Michael Mann’s ‘The Insider’ Misses Chance at Intriguing Drama
Loyalty has never been one of the great American virtues. Americans are too obsessed with change and movement and self-improvement for that. Let the rest of the world spend their lives in one city, one profession, one marriage. Americans are too hungry, too unsatisfied, too eager to move on to the Next Good Thing.
That’s one of the reasons Michael Mann’s new drama, “The Insider,” has the potential — ultimately unrealized, sadly — for such intriguing drama.
Because “The Insider” takes the question of loyalty as its own great subject. And asks: Is a man’s fealty to a signed contract greater than his obedience to unwritten law? Is a top professional’s immediate responsibility to his profession or to the people who employ him?
The story that allows Mann and stars Al Pacino and Russell Crowe to examine those questions is the true story of Jeffrey Wigand, a research executive at Brown & Williamson. His position in the top ranks of a huge tobacco company made him privy to information vital to the nation’s health; his contract with that company made him swear to keep those secrets forever.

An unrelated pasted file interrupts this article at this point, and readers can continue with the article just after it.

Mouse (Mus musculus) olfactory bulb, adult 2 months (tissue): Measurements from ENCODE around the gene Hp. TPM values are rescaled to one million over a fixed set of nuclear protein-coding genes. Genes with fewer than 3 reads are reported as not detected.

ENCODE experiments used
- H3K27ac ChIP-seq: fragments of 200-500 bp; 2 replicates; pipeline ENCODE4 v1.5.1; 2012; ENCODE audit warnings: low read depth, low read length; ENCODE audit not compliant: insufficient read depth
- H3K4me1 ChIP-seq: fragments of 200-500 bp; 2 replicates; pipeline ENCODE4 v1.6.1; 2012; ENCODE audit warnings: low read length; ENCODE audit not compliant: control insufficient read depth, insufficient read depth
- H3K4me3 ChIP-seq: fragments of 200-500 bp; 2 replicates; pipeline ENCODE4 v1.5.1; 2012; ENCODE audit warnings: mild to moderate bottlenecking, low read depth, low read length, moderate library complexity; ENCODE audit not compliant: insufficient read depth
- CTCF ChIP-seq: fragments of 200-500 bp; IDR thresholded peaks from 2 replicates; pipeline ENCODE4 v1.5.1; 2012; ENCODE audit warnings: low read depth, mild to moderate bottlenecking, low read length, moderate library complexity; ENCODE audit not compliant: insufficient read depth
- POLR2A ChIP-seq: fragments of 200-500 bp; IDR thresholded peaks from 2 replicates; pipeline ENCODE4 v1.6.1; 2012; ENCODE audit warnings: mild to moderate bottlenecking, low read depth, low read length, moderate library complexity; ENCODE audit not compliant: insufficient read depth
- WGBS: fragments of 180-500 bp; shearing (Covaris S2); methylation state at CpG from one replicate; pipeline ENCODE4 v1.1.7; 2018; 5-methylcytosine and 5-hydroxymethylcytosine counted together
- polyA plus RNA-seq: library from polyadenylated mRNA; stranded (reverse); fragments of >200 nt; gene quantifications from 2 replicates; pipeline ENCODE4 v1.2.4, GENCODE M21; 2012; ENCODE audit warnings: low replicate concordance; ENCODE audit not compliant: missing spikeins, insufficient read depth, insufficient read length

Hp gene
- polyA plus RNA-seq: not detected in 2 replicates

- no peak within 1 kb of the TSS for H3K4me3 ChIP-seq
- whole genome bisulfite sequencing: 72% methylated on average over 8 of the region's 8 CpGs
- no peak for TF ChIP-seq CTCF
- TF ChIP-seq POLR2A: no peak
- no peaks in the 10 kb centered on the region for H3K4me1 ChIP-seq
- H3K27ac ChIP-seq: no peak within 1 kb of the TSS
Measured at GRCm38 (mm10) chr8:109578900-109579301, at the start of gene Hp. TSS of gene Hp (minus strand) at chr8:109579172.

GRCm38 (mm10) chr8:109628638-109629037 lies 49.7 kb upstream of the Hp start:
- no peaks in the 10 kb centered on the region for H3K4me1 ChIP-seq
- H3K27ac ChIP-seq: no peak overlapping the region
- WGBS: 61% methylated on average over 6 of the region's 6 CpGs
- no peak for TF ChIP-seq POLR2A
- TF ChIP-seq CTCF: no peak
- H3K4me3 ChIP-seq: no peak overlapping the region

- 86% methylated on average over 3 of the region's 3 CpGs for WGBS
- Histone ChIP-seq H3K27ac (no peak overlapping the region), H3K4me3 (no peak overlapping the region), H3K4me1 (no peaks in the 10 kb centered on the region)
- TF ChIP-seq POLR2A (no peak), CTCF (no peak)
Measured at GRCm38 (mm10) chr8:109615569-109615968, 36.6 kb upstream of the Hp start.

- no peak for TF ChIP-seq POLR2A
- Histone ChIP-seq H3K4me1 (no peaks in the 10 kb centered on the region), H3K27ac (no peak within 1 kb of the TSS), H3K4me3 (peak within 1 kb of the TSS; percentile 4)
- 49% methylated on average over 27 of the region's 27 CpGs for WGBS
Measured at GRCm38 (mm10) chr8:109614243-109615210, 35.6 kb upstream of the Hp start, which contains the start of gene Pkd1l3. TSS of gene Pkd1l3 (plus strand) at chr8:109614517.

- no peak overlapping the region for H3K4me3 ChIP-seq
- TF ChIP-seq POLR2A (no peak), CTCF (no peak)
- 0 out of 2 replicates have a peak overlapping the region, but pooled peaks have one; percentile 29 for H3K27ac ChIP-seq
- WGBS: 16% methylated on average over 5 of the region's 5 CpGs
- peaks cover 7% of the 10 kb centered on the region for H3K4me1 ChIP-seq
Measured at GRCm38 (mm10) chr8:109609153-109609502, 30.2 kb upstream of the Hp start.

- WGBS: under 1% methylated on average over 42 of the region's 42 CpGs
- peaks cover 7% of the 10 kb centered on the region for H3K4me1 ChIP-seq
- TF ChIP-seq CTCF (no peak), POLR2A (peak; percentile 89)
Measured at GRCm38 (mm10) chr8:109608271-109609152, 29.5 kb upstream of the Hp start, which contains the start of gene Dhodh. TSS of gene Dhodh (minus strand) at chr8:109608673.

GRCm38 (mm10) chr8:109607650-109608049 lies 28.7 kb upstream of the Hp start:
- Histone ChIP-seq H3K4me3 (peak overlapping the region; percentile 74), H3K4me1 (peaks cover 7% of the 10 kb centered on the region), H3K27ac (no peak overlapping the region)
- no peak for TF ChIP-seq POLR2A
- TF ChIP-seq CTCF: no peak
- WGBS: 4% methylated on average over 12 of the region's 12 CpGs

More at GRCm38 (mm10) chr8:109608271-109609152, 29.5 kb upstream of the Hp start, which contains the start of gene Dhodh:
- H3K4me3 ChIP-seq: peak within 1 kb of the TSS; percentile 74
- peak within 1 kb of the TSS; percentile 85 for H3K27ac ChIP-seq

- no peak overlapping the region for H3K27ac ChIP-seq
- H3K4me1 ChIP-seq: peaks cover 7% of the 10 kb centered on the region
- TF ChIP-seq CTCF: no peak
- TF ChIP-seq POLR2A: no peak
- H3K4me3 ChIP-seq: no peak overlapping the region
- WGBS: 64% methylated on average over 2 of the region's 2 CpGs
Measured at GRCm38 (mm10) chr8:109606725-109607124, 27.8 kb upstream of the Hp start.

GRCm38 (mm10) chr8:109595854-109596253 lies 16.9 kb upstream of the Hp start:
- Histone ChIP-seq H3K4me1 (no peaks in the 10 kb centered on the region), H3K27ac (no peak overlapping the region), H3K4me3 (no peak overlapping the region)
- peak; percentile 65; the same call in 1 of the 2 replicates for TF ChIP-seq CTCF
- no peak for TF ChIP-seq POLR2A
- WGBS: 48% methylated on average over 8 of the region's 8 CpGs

So which road should he take now. He has some idea, but there to push him toward public exposure is Lowell Bergman, a producer for “60 Minutes.” An interview with a whistle-blowing tobacco exec, Bergman knows, will make a great show — so great, however, that soon his bosses are worrying about lawsuits. Then Bergman has his own crisis of conscience — is his first duty to protect his source, or his program?
This moral drama is an unusual choice for Mann, who cut his teeth on the ultra-stylish “Miami Vice” and then moved on to grown-up action movies like “The Last of the Mohicans” and “Heat.” You can feel him straining at the bit a little, too, particularly when Wigand gets some anonymous threats, and wanders his house in pursuit of a mysterious stranger. Mann’s clearly eager to amp things up, even when the facts aren’t that dramatic (Wigand’s chief revelation — that tobacco company executives knew nicotine was addictive — is hardly a bombshell.)